It was revelations galore on Sunday in London. A Ben Stokes spectacle at Lord’s, for once, ended in the silence of disappointment.
Ashes 2023, the 73rd installment of the contest, and the first of the third World Test Championship (WTC) cycle, has picked up on a horde of narratives, with stone-cold banter and bitterness taking centre stage again. The series does not seem to be how it started at Edgbaston anymore, with two restrained yet passionately fierce modern cricketing greats leading their respective teams.
While Pat Cummins and his men opted for their traditional trade of dominance and sharpness of skill, England continued to play by its revolutionary product.
That the pitch for the ‘Bazball’ concept—with two Kiwi-born leaders at the forefront—found takers among common folk at the home of cricket and neutrals around the world lies in its rawness. Or call it naivety, like a game on the streets where you are the king of your backyard until bigger boys from the alley come calling. The psyche of organised cricket does not hurt you. With the purity of adrenaline kicking in, you swing for your chance to become the hero, often losing sight of the fulfilment of a win.
In the quest to revisit its red-ball shambles, akin to its white-ball overhaul post the 2015 ODI World Cup debacle, head coach Brendon McCullum and Stokes handled the box office with refreshing content until it began to go awry in its first significant test coming against Australia, the new World Test champion.
New Zealand and India, the early receivers of the Bazball wave in mid-2022, were largely shaken by the novelty of the concept. However, in its magnanimous task to fix the entertainment crisis in red-ball cricket, England has veered away from its honest woes.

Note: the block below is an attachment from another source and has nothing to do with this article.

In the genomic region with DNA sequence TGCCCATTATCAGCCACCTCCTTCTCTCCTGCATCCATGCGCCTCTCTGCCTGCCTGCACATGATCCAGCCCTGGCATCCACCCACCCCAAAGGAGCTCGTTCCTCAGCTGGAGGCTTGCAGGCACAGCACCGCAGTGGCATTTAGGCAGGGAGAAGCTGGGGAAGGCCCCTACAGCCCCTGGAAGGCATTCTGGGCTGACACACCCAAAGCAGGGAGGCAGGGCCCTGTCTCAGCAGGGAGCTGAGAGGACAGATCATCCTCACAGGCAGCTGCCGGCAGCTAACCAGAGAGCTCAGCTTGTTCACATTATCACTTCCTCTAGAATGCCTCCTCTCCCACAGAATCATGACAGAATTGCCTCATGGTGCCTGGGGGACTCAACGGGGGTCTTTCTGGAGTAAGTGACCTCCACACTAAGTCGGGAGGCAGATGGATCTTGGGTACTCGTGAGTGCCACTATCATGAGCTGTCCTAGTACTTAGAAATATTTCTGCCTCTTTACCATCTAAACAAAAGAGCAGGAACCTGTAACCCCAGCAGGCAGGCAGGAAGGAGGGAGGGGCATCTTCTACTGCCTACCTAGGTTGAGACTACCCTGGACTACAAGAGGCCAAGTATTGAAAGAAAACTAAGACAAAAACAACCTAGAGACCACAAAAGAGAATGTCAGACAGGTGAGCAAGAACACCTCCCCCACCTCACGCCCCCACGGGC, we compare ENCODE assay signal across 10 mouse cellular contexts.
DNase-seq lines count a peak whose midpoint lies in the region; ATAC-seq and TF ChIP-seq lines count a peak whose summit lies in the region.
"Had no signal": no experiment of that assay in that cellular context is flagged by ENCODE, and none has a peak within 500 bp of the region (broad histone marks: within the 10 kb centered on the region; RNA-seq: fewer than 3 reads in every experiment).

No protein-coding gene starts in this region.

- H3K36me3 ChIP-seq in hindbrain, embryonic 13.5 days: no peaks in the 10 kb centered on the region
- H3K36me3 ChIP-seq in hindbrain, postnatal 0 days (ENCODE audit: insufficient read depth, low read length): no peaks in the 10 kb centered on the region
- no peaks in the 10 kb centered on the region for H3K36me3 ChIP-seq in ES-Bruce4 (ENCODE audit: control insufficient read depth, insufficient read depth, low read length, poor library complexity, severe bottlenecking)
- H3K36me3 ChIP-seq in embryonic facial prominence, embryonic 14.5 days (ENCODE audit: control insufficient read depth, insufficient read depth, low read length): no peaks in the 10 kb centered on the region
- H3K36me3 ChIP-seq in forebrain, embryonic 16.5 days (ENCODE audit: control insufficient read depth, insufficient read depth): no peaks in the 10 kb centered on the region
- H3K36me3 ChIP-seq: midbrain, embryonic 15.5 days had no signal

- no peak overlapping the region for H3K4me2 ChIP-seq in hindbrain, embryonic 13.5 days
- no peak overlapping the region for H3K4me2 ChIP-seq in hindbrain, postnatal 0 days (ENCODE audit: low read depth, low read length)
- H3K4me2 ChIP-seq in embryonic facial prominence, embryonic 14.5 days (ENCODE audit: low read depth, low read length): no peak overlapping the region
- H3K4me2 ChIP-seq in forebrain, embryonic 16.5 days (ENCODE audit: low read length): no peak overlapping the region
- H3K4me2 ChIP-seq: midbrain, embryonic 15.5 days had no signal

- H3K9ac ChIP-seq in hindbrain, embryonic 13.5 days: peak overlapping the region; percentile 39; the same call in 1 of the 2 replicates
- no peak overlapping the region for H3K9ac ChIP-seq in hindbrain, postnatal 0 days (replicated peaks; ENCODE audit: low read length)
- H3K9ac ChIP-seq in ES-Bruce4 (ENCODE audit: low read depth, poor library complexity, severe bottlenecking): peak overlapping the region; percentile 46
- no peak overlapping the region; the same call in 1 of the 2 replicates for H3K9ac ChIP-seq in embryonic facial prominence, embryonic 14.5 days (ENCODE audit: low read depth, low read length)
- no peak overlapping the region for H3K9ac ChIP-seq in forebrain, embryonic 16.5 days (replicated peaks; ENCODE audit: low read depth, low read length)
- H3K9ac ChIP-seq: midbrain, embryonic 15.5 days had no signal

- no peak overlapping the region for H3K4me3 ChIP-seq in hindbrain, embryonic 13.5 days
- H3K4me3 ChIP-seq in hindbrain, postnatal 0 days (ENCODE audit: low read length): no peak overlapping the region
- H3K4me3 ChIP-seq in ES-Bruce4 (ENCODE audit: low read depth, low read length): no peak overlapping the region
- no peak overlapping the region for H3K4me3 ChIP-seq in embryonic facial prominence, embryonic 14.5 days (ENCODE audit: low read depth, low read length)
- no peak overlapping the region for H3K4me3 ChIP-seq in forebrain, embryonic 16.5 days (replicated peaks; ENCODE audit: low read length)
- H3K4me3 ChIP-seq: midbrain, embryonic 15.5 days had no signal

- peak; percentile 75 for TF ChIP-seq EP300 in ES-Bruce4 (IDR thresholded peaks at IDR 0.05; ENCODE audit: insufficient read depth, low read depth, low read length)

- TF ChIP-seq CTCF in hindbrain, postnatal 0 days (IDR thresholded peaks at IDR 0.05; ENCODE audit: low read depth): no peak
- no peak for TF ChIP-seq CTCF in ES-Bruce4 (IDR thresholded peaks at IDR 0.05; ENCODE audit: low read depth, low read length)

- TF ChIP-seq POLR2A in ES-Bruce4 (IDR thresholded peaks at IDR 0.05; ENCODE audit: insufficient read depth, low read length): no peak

Despite being hung over the edge of a cliff that could make anyone acrophobic for a moment, Stokes vowed that his men had immediately pinned down their next target after missing out twice in Birmingham and London.
“All we’re thinking about is winning the series 3-2. It’s very exciting to know that the way in which we are playing our cricket actually couldn’t be more perfect for the situation we find ourselves in—we have to win these three games to get this urn back. We are a team that is obviously willing to put ourselves out there and do things against the narrative. So now these next three games are an even better opportunity for us than we’ve ever found ourselves in before,” Stokes claimed after cracking an epochal fourth-innings 155 off 214 balls in vain.
While his statement awaits action from the squad, it goes without saying that the captain feeds off pressure the best. His more mortal sidekicks tend to reveal they are comfortably punchable when distress knocks on the door.
As Jonny Bairstow went on a mindless stroll up the Lord’s slope, on the stroke of Lunch on day five of a 370-run chase, he unknowingly restored fire in the tussle for the urn. With a creative Alex Carey’s timely reaction for a stumping, well within the Laws of Cricket, common sense was found wanting for a second successive game somewhere inside England’s single-minded dressing room and sections of the home crowd. Members of the Lord’s Long Room turned uncouth, and sights of a nasty rivalry soon reappeared.
Bairstow’s dismissal, however, kicked in for Stokes, who went on a spellbinding carnage for his first knock of note in 15 innings. He even decided to shield number eight Stuart Broad in a 108-run stand, like in a palpitating evening run-chase in the neighbouring playground or bylanes, where the brightest batter often finds themselves in the most gallant of storylines possible.
There is no sense of caution against what is to be feared within this English camp. So much so that it has paid no heed to the succession plan for a needlessly overcooked 40-year-old James Anderson and its all-condition effect as a bowling unit.
The absence of that fear of ill-fated results has effectively inversed outcomes for England. Headingley, Stokes’ holy grail, will be the next pitstop in a series that could potentially unravel the complete assortment of Bazball’s shortcomings before July 31 at the Oval.
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